10 Simple Ways to Have An Eco-Friendly Christmas

sustainable Christmas

Christmas is a special time to celebrate with family and friends. A time to eat, drink and be merry. Unfortunately Christmas is also a time of extreme waste. From unwanted presents, piles of used wrapping paper and ribbons, and plates of leftover food, this all puts a huge strain on our environment.

Waste dramatically increases at Christmas time, by around 50% experts say, mainly from wrapping paper, packaging, plastic, styrofoam, and food waste.

With a little effort we can celebrate the festive season in an environmentally friendly way to help ease the impact on our environment and reduce our carbon footprint.

Here are 10 simple steps to having an eco-friendly Christmas.


Sustainable Christmas tree:

A potted Australian native pine like a Cryress or Wollemi makes the best eco-friendly Christmas tree that you can keep using each year. You can help with the conservation of the ancient Wollemi pine by buying one here.

Plastic trees have usually travelled from China, South Korea or Taiwan, so their carbon footprint is huge. Plastic trees are also made from non-recyclable, non-degradable and environmentally damaging plastic, that will eventually end up as landfill. According to research by Queen's Institute for Energy and Environmental Policy, Queen's University, Ontario, an artificial tree will have to be re-used 10 to 12 times for it to match the footprint of a real tree that is composted after use.

The next best option to a potted plant is a real Christmas tree. Make sure you dispose of it properly by either putting it curbside for council pick up, or turn it into mulch for your garden.

If you live near the coast you could make your own driftwood Christmas tree.

Making your own Christmas decorations is a fun project to do with your kids.


Give an experience instead of things:

Instead of buying material gifts buy your family and friends an experience. This is a thoughtful gift that they will enjoy and remember. Some good examples are buying tickets to a concert, dinner, film, festival, ski diving, surfing lesson, ceramics or painting class, massage, a facial, yoga class, or a cooking class. This is also a great way to support your local businesses.


Buy a gift that gives back:

Christmas gift a donation to a charity that helps protect our environment, supports animal welfare or helps children and families in need.

Look out for eco-conscious brands that will plant a tree for every product sold (eg. one tree planted), or who promise to give a percentage of that sale to a charity or environmental organisation (e.g. 1% for the planet). Bodhi has partnered with One Tree Planted to plant a tree for every subscription box sold.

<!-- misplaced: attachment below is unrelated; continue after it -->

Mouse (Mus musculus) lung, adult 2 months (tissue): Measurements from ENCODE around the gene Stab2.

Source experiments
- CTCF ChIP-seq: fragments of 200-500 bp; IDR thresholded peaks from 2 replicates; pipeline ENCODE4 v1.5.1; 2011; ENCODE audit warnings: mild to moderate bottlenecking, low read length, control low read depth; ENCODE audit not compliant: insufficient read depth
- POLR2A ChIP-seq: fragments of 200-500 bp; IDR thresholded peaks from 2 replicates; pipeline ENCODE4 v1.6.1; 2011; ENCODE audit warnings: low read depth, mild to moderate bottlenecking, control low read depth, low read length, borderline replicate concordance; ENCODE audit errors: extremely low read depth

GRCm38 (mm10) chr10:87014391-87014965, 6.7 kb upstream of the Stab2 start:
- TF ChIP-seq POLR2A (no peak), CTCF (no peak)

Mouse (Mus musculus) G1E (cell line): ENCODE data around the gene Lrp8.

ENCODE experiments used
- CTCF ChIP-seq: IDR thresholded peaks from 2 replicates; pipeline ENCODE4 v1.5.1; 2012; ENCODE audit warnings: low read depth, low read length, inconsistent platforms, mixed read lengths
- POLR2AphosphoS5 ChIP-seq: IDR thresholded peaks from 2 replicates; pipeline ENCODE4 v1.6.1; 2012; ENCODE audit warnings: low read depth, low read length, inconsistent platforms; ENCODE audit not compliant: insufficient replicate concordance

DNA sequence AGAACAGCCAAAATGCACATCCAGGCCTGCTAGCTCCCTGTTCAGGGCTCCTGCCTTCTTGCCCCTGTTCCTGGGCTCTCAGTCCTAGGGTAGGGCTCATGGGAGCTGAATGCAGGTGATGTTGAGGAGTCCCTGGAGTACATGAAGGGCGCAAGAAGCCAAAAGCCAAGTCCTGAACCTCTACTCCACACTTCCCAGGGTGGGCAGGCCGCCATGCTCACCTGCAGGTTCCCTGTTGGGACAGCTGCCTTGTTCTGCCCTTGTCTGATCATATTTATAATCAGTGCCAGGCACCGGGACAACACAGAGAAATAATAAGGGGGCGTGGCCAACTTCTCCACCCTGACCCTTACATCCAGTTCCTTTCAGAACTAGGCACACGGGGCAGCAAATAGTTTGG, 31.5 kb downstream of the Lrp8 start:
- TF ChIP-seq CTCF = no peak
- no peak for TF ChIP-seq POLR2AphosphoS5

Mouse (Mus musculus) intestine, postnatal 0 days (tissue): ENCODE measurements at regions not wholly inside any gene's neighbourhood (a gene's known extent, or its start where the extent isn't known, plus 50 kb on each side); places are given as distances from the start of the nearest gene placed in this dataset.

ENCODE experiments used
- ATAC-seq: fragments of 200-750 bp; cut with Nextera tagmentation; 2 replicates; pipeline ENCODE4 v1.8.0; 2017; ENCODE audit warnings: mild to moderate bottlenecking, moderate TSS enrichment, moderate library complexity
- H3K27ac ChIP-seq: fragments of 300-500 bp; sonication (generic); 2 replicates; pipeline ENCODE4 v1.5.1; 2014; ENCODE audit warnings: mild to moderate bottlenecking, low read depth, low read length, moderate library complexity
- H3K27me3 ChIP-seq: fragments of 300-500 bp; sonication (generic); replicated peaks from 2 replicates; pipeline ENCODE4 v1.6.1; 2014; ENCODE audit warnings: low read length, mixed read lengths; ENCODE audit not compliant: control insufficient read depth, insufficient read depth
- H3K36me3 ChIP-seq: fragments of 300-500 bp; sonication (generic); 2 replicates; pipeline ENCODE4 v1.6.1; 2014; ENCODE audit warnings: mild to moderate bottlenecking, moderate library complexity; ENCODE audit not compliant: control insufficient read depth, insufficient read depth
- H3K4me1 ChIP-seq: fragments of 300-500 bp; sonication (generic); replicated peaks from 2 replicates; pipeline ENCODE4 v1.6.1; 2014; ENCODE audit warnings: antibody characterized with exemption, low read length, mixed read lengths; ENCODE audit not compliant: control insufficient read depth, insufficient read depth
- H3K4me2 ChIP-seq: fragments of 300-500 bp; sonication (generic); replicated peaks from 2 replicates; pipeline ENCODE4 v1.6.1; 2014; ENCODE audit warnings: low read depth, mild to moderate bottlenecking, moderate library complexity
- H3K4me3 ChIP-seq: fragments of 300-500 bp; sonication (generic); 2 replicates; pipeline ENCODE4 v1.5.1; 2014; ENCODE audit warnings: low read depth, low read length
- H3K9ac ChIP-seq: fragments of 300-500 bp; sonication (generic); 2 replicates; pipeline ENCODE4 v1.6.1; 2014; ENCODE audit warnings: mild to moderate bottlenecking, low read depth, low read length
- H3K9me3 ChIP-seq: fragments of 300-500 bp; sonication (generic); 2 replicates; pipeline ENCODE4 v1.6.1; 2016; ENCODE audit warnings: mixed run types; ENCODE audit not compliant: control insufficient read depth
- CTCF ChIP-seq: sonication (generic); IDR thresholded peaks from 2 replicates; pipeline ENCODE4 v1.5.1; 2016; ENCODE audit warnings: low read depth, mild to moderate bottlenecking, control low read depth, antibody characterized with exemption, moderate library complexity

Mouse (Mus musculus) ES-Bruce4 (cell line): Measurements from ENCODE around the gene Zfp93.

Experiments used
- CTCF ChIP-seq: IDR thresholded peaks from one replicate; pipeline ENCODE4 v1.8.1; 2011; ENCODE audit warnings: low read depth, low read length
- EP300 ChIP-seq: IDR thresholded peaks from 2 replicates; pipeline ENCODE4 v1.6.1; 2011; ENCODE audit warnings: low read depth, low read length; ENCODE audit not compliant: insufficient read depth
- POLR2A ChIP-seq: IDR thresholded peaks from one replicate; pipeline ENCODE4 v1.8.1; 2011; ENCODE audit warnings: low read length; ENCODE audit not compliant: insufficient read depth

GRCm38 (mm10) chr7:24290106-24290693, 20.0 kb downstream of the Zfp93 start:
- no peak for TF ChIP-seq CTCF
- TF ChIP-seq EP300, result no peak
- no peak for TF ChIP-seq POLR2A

Buy locally made:

Buying Australian, locally made gifts will help support the local economy and employment. Buying locally also helps minimise energy expenditure and emissions that are associated with transporting products from interstate and overseas.


Buy eco-friendly gifts:

Choose gifts that are made from natural, biodegradable, recyclable materials and packaging. Avoid gifts made from plastic or that need batteries which end up in landfill and leak dangerous chemicals into the environment.

Our Bodhi glass tea flasks and stainless steel flasks make an excellent eco-friendly gift. Using these reusable eco flasks also help to reduce single use plastic take away cup waste. Bodhi teas are certified organic and packed in 100% plant-based biodegradable bags and recyclable boxes.


Use recyclable & reusable wrapping:

Use recyclable kraft paper, a scalf, your kids artwork, or a reusable eco-friendly bag or tote to wrap presents. Handmade cards are always a lovely thoughtful touch. Avoid plastic tape and non-degradable metallic or plastic ribbons, and use 100% biodegradable tape and twin instead. Decorate presents with a sprig of Christmas tree, rosemary, or flowers.


Quality over quantity:

Buy a few good quality gifts instead of lots of smaller gifts that often go to waste. Organise a secrete Santa with your family, friends and work colleagues. This is a great way to reduce the amount of unwanted ‘things’ you end up with.


Plastic bag free Christmas shopping:

When you head out Christmas present shopping or grocery shopping for your Christmas get together make sure you bring your own eco-friendly shopping bags and reusable fruit and veggie mesh bags. Avoid buying produce wrapped in plastic and instead go to your local growers market to stock up on fresh seasonal produce.


Avoid plastic waste on Christmas day:

Avoid using plastic disposable dinnerware on Christmas day. Plastic plates, cups, straws and cutlery can’t be recycled easily and usually end up as landfill. If you’re having a BBQ or picnic bring some old dinnerware from home or buy some plates and cutlery made from bamboo.


Prevent Christmas food waste:

Before you go shopping for your Christmas lunch or dinner a little planning is needed. Take the time to work out how many people will be there and how much food you will need. Write a shopping list and stick to it. Plan what dishes you are going to make. Choose dishes that you can also eat for leftovers the next day. Eg. Add leftover roast root veggies to salads or frittatas, diced ham tossed through scrambled eggs, in wraps or on a homemade pizza, salmon or prawns added to rice paper rolls.

Any food peelings and scraps should be added to your compost. Use any used tea leaves to nourish your garden and pot plants. Make sure you properly recycle any food and drink packaging.


Written by Lisa Guy, naturopath and founder of Bodhi Organic Tea.


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